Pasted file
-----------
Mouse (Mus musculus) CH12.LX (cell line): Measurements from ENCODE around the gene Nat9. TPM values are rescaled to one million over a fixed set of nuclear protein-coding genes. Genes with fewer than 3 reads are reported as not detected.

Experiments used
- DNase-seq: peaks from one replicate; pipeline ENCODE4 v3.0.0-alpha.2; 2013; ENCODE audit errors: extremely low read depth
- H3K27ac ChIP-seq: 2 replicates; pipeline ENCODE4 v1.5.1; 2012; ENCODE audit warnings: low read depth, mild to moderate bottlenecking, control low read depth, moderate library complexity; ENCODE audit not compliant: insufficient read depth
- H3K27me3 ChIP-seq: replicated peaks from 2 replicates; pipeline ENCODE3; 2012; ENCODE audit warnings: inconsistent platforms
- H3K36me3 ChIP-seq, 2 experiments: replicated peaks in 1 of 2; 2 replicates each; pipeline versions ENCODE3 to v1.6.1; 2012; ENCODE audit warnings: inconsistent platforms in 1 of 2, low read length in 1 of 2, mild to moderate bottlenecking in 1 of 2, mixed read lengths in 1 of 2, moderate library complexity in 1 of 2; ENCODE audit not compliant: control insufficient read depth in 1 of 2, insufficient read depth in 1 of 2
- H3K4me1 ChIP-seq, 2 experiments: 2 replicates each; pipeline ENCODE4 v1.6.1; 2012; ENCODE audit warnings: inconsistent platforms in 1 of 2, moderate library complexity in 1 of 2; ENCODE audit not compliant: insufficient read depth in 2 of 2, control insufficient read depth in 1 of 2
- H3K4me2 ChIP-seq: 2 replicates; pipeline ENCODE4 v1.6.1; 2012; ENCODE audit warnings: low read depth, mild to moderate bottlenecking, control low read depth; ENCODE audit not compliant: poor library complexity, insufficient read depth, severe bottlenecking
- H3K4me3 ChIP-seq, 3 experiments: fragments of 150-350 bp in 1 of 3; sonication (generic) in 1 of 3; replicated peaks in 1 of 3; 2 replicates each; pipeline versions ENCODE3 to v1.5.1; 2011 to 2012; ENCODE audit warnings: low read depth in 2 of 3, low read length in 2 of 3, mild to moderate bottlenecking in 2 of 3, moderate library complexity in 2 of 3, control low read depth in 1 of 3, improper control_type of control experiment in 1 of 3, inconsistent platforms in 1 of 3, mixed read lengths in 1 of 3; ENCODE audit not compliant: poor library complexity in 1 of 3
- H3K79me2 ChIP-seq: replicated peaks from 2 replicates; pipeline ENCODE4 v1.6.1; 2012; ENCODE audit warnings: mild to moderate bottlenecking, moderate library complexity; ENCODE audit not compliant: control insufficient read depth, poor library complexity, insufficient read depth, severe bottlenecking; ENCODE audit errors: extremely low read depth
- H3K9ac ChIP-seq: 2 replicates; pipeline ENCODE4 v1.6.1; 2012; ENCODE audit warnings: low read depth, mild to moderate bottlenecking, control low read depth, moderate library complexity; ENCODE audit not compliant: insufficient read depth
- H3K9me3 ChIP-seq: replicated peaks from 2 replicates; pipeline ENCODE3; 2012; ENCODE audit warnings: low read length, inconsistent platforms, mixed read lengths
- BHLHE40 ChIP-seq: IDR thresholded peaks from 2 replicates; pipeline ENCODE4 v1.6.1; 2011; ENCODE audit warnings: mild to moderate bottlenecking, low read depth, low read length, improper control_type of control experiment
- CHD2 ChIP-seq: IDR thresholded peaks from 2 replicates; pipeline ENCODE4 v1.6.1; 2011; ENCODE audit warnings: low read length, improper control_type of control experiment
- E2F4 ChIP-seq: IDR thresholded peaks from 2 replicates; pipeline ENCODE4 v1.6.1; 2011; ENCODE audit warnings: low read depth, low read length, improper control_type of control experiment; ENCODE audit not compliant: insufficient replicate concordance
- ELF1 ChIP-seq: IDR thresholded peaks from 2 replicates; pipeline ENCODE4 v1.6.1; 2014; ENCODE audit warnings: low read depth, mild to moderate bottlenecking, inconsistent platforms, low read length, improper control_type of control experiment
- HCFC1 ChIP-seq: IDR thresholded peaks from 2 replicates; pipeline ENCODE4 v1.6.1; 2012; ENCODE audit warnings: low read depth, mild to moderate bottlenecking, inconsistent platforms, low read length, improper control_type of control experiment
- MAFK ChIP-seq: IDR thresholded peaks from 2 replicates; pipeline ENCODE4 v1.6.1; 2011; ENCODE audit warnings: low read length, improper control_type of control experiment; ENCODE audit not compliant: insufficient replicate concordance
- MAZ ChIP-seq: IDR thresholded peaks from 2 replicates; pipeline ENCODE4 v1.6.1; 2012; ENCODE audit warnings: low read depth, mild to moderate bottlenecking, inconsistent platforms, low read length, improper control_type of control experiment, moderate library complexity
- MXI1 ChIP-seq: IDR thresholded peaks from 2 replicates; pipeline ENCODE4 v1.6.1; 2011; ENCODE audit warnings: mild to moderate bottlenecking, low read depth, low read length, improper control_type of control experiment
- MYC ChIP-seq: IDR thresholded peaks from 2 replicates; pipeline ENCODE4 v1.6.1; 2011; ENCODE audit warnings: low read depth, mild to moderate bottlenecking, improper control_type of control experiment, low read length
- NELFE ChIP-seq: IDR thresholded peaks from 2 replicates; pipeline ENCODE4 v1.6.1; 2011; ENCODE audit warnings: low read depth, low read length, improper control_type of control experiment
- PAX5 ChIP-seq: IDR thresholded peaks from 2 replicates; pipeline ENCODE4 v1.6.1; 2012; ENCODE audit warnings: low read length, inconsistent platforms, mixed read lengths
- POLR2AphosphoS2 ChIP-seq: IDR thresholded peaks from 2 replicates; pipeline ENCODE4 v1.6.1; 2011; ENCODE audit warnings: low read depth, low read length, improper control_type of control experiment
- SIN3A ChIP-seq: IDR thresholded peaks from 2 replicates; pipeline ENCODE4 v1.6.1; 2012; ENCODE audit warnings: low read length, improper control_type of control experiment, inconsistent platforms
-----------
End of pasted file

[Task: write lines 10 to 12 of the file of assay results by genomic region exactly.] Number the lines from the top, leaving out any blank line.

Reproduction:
- H3K79me2 ChIP-seq: replicated peaks from 2 replicates; pipeline ENCODE4 v1.6.1; 2012; ENCODE audit warnings: mild to moderate bottlenecking, moderate library complexity; ENCODE audit not compliant: control insufficient read depth, poor library complexity, insufficient read depth, severe bottlenecking; ENCODE audit errors: extremely low read depth
- H3K9ac ChIP-seq: 2 replicates; pipeline ENCODE4 v1.6.1; 2012; ENCODE audit warnings: low read depth, mild to moderate bottlenecking, control low read depth, moderate library complexity; ENCODE audit not compliant: insufficient read depth
- H3K9me3 ChIP-seq: replicated peaks from 2 replicates; pipeline ENCODE3; 2012; ENCODE audit warnings: low read length, inconsistent platforms, mixed read lengths